Who is voting in the 2020 presidential election? Will voter norms continue this year, or will things change? In this blog post, I talk about my experience with politics as a college student and how the youngest voting generation is approaching the 2020 US presidential election.
As an 18-year-old college student at Suffolk University, I feel strongly that for my first election, I must engage in the political community. Beginning this fall semester, I joined Suffolk Votes. Suffolk Votes is a campus organization that helps spread awareness of voter engagement in our community. Because of the presidential election right around the corner, Suffolk Votes outreach is particularly important this year. In early October, I officially started my time as a SV Ambassador by giving my first of two class raps. A class rap is a presentation about voting; we cover how to register, how to decide where you are voting, etc. My partner and I reached out to professors who were willing to have us give our presentation during their class time. We gave our speech, showed the slideshow presentation, and walked the students through the voting registration process online. My overall experience as a Suffolk Votes Ambassador has been fulfilling so far, and I am excited for more opportunities like this one.
One of the reasons why I felt so strongly about engaging in the civic community on campus has been the conversations that I’ve had with my friends and classmates. One of my close friends on campus, who identifies as a Democrat, and I were talking about the upcoming election. I told him that I had recently registered to vote here in Boston as opposed to in my hometown. All I had heard on campus at that point was the enthusiastic and repetitive sentiment, “Register to vote! Register to vote!”, so I was quite surprised when he told me point blank that he, in all likelihood, would not be voting this November. He said something akin to the following: “I’m not enthusiastic about any of the candidates, and regardless of who I would want to vote for, Massachusetts is such a blue state that it wouldn’t matter either way”. I don’t believe our discussion of this topic went much further than that, but his statements certainly got me thinking about how people approach voting in America. Since this conversation, I’ve urged him to at least register, and to give some thought to the candidates he found most reasonable. Our conversation together played a large part in me seeing that it’s necessary to engage in the political community on campus. But why do some (perhaps, unfortunately, many) young people feel this way in the first place? What leads new voters in America to have these distrusting, unenthusiastic thoughts on voting? The answer, I believe, lies in the civic education of young people, particularly during high school years.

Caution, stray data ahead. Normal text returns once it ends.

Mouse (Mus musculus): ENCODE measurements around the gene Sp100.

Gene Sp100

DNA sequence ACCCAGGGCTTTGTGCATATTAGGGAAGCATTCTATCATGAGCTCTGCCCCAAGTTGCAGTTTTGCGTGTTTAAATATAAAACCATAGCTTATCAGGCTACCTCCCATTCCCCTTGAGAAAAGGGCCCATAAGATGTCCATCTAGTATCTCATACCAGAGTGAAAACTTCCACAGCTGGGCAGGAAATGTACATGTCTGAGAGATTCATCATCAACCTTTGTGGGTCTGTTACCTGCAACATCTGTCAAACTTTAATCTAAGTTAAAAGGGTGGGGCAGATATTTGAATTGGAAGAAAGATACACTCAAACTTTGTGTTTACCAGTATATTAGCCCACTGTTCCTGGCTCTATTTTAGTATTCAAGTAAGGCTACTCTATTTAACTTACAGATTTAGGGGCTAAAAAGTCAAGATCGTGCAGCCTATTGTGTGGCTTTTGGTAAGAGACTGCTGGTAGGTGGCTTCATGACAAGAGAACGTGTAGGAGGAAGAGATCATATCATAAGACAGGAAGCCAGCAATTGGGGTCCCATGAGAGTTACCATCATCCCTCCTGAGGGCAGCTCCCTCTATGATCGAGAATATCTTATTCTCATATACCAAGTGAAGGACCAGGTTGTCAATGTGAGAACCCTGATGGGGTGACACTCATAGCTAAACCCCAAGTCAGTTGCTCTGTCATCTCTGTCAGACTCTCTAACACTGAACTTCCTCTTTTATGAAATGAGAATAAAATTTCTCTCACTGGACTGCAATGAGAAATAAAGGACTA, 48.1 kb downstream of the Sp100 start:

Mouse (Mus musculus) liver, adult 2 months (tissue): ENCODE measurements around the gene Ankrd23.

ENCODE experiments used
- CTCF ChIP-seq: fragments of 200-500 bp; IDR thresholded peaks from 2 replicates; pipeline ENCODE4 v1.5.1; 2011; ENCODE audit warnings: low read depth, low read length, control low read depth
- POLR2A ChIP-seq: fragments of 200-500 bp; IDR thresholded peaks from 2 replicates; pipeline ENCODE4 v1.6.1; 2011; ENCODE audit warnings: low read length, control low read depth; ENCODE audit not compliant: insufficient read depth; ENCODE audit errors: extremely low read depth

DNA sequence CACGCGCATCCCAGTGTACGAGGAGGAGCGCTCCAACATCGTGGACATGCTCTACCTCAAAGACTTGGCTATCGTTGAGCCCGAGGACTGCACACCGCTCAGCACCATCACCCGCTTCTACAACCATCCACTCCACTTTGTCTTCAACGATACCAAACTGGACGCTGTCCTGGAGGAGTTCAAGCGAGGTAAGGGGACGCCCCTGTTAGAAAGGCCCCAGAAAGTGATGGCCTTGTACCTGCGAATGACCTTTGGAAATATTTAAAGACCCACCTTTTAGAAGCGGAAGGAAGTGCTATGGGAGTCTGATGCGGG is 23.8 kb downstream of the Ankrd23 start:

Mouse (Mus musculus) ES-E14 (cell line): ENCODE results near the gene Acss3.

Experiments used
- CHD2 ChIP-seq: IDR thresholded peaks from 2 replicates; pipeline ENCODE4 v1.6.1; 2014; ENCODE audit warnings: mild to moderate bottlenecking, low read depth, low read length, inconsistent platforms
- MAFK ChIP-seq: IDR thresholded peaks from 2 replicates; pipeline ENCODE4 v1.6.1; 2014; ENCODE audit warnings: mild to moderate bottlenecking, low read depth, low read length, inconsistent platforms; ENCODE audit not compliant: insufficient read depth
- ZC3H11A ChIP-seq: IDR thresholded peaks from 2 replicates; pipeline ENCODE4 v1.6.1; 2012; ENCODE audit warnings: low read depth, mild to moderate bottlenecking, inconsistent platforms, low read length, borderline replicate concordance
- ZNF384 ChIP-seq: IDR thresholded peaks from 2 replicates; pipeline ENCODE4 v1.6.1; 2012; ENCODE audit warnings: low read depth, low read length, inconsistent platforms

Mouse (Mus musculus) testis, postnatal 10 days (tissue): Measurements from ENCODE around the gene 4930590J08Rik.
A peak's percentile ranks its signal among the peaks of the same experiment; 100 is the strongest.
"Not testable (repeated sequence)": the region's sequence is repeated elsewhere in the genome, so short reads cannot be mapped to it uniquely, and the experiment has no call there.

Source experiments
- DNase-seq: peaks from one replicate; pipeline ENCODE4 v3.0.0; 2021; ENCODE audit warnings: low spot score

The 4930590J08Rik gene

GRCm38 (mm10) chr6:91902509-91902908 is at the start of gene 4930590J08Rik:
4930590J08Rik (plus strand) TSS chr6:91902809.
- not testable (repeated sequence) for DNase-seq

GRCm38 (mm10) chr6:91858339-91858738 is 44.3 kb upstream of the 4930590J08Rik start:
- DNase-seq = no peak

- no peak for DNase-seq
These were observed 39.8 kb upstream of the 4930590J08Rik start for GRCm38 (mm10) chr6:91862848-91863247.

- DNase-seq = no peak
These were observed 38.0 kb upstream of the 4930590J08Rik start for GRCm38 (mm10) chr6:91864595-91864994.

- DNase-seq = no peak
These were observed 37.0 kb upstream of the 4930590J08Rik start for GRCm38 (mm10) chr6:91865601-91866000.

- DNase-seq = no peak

There is an observable trend of college graduates voting at higher rates than high school graduates in the United States: “In 1974, 50 percent of those who expected to attain a high school diploma or less voted, compared with 72 percent of those who expected to be college graduates.” This trend continues to this day, and shows that there is a lack of civic education and encouragement in high schools compared to in colleges. My own experience speaks to this too. Voting was never talked about much in my high school; politics was a touchy subject I suppose. My first semester of college, though, has been full of opportunities to engage in civic events, listen to political debates, and learn how to register to vote. This openness on college campuses clearly affects voter participation in elections; perhaps high schools could learn a thing or two from this. I’m not saying this kind of education should be only limited to 18-year-old high school seniors who can vote, either. Civic education should start from a young age to cultivate an atmosphere of civic responsibility among the American youth. And considering our democracy is at risk of weakening, I’d say investing attention and resources into the next generation is our best bet.